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article imageAfghans could face death penalty for becoming Christians

By Lynn Curwin     Nov 28, 2010 in World
Kabul - Two Afghans, including a Red Cross employee, could be executed for converting to Christianity, stated a prosecuting lawyer.
Musa Sayed, 45, and Ahmad Shah, 50, are being held and awaiting trial.
They were arrested in May and June, after they were seen on local television, reciting Christian prayers and being baptised inside a house.
"They are accused of conversion to another religion, which is considered a crime under Islamic law. If proved, they face the death penalty or life imprisonment," news.com.au reported that Din Mohammad Quraishi, the prosecutor in charge of western Kabul, told AFP.
Quraishi said Sayed has confessed and there is proof against Shah.
Bijan Frederic Farnoudi, International Committee for the Red Cross (ICRC) spokesman in Kabul, said Sayed had worked for the organisation since 1995 and that representatives have visited him in prison.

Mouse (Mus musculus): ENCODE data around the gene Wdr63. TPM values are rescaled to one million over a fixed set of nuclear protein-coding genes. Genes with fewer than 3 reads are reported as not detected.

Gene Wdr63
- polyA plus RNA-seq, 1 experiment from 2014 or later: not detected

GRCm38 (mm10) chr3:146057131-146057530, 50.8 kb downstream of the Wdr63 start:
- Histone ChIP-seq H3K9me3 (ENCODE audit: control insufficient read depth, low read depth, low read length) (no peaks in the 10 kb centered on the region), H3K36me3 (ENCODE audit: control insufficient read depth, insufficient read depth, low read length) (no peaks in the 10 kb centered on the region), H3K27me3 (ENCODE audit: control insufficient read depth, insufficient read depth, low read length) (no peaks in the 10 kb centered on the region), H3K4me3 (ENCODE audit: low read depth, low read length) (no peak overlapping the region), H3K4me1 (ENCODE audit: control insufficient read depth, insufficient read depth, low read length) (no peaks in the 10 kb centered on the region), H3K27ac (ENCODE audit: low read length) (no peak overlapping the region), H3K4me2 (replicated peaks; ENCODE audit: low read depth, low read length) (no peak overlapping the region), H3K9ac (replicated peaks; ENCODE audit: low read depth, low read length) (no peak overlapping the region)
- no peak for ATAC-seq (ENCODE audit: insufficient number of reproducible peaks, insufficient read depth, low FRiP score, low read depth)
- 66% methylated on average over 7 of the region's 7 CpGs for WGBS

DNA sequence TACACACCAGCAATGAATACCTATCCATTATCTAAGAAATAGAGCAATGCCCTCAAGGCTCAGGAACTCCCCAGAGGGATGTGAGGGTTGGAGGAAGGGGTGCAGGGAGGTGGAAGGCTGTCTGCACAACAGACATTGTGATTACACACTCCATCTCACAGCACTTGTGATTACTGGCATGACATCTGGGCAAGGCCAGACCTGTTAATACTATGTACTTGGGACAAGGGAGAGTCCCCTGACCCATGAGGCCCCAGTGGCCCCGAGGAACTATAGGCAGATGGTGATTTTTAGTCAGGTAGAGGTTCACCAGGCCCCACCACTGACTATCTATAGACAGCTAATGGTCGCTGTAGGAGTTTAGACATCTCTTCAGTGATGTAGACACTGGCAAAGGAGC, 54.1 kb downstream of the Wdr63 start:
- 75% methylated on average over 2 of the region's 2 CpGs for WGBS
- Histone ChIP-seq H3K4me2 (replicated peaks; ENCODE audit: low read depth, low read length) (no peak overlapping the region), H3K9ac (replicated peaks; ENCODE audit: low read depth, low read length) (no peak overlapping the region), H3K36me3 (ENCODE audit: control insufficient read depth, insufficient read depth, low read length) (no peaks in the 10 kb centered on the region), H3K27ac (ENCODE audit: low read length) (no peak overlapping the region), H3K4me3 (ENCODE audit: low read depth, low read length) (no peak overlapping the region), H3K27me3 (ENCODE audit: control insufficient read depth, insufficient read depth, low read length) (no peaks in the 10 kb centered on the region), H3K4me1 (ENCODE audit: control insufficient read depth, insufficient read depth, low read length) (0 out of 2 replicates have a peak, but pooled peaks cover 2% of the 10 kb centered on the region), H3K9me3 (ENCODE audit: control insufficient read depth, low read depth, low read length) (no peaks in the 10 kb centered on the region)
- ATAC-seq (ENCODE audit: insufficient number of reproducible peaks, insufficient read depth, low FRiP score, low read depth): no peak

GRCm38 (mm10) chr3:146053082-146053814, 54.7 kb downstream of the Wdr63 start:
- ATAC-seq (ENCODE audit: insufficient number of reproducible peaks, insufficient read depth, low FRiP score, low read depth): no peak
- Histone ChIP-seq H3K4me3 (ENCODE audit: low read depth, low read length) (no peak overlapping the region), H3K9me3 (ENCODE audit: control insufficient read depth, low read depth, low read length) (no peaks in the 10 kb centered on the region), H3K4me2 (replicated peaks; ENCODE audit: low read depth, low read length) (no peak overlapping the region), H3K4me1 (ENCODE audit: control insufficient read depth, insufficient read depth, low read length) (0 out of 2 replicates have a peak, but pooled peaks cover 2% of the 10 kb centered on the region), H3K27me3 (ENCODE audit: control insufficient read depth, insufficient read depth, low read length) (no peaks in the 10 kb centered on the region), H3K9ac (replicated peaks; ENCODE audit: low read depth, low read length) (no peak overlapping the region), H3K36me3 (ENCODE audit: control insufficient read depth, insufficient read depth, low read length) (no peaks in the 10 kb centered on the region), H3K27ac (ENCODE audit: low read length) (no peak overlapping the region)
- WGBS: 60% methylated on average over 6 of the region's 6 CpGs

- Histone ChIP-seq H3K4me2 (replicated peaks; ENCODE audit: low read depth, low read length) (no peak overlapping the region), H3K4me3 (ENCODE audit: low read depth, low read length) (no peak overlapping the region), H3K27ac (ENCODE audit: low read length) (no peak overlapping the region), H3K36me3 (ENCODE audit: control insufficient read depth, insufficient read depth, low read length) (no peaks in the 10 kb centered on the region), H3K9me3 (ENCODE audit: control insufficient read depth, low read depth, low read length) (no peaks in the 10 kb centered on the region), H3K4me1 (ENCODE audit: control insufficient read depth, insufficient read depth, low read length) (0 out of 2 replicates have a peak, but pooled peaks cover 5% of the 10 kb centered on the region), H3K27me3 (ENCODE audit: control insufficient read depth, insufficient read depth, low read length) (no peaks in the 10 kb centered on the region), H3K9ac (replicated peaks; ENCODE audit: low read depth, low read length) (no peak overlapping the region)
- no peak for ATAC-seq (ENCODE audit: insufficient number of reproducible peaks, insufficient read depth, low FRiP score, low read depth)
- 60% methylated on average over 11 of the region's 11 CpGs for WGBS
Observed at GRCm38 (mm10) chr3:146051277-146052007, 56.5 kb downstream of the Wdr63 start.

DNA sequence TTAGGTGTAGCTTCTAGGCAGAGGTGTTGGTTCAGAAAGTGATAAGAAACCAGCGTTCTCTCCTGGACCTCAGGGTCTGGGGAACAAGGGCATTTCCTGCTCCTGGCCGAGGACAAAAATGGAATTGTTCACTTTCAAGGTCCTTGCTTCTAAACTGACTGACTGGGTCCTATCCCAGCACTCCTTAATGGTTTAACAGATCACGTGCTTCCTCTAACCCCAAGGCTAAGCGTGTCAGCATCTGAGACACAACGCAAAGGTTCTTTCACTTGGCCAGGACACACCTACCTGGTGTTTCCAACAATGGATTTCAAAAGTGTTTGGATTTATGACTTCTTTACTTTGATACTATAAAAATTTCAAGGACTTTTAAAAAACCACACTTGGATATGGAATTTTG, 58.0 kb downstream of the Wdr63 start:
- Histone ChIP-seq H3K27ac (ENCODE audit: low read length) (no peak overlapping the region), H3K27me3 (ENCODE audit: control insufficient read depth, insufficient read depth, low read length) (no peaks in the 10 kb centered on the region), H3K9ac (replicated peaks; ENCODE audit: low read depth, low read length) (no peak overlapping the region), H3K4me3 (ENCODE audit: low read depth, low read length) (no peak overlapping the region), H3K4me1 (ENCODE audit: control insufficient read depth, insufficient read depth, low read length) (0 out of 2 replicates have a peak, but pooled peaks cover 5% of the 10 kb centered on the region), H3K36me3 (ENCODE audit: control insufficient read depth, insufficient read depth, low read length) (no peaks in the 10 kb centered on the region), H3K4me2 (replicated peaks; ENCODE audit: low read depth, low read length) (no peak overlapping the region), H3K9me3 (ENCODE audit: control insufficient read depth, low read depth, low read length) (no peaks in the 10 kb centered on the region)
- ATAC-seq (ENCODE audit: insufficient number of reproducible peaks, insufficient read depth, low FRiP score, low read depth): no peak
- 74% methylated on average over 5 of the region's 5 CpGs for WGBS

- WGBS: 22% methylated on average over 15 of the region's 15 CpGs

The government suspended two aid groups, Norwegian Church Aid and Church World Service of the US, after the television program reported that Sayed and Shah were promoting their beliefs.
The Afghan constitution, adopted after the fall of the Taliban in 2001, forbids conversion from Islam to any other religion, and those found guilty of adopting another religion can be sentenced to death.
It is believed that the last conversion case to be tried in the country is that of Abdul Rahman, who was arrested in 2006 for becoming a Christian. After international attention and human-right protests, he was released and granted refugee status in Italy.
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